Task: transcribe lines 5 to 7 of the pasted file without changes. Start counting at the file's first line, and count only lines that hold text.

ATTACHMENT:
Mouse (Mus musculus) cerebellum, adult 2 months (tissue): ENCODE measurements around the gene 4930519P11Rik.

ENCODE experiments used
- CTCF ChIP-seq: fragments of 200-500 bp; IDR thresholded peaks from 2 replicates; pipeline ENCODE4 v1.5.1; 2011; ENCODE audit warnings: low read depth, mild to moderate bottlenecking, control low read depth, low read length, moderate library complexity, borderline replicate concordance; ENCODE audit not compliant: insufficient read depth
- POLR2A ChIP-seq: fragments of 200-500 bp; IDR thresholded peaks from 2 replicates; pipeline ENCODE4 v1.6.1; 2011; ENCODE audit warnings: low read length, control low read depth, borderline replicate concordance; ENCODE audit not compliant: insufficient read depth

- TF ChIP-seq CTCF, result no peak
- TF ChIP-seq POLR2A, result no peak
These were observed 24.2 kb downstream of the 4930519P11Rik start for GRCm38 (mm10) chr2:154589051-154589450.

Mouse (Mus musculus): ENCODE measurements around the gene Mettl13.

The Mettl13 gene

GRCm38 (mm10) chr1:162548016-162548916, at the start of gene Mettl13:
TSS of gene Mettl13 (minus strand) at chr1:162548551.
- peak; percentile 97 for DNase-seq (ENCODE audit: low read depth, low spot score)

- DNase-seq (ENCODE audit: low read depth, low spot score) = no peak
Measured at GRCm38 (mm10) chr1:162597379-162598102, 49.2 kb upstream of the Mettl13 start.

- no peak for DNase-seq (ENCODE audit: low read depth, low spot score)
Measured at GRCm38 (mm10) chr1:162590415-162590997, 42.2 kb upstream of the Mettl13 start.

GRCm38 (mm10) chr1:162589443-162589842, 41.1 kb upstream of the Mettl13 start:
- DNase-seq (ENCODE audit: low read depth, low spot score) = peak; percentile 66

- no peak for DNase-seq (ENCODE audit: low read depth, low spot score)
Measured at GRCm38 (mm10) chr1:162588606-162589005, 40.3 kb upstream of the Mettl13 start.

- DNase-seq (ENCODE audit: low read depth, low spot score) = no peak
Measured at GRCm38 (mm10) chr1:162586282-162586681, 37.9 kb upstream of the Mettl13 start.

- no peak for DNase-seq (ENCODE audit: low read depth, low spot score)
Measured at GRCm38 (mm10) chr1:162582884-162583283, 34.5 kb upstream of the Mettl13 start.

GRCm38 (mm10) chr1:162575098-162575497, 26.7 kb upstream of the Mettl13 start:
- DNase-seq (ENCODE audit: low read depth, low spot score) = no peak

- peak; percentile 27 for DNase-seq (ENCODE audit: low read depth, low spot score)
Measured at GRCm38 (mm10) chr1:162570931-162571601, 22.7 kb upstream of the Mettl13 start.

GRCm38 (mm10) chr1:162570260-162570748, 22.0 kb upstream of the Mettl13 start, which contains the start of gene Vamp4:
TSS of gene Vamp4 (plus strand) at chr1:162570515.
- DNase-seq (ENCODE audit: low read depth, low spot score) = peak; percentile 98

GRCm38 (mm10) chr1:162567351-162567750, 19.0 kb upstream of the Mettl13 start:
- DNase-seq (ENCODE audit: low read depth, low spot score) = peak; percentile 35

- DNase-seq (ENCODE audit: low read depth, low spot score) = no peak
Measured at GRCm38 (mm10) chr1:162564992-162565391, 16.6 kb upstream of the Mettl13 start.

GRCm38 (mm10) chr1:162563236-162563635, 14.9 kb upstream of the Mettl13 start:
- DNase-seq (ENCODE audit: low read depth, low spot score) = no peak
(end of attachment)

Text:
- TF ChIP-seq CTCF, result no peak
- TF ChIP-seq POLR2A, result no peak
These were observed 24.2 kb downstream of the 4930519P11Rik start for GRCm38 (mm10) chr2:154589051-154589450.